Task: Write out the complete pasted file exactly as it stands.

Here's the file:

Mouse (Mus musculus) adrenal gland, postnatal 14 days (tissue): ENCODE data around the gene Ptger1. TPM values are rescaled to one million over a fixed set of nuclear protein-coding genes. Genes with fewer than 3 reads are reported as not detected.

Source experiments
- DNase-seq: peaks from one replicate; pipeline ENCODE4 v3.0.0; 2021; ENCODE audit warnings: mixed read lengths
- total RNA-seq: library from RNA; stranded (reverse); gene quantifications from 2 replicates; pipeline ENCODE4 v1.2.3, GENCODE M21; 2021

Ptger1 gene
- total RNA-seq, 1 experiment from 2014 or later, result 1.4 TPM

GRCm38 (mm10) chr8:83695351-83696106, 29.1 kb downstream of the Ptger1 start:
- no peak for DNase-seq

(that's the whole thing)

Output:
Mouse (Mus musculus) adrenal gland, postnatal 14 days (tissue): ENCODE data around the gene Ptger1. TPM values are rescaled to one million over a fixed set of nuclear protein-coding genes. Genes with fewer than 3 reads are reported as not detected.

Source experiments
- DNase-seq: peaks from one replicate; pipeline ENCODE4 v3.0.0; 2021; ENCODE audit warnings: mixed read lengths
- total RNA-seq: library from RNA; stranded (reverse); gene quantifications from 2 replicates; pipeline ENCODE4 v1.2.3, GENCODE M21; 2021

Ptger1 gene
- total RNA-seq, 1 experiment from 2014 or later, result 1.4 TPM

GRCm38 (mm10) chr8:83695351-83696106, 29.1 kb downstream of the Ptger1 start:
- no peak for DNase-seq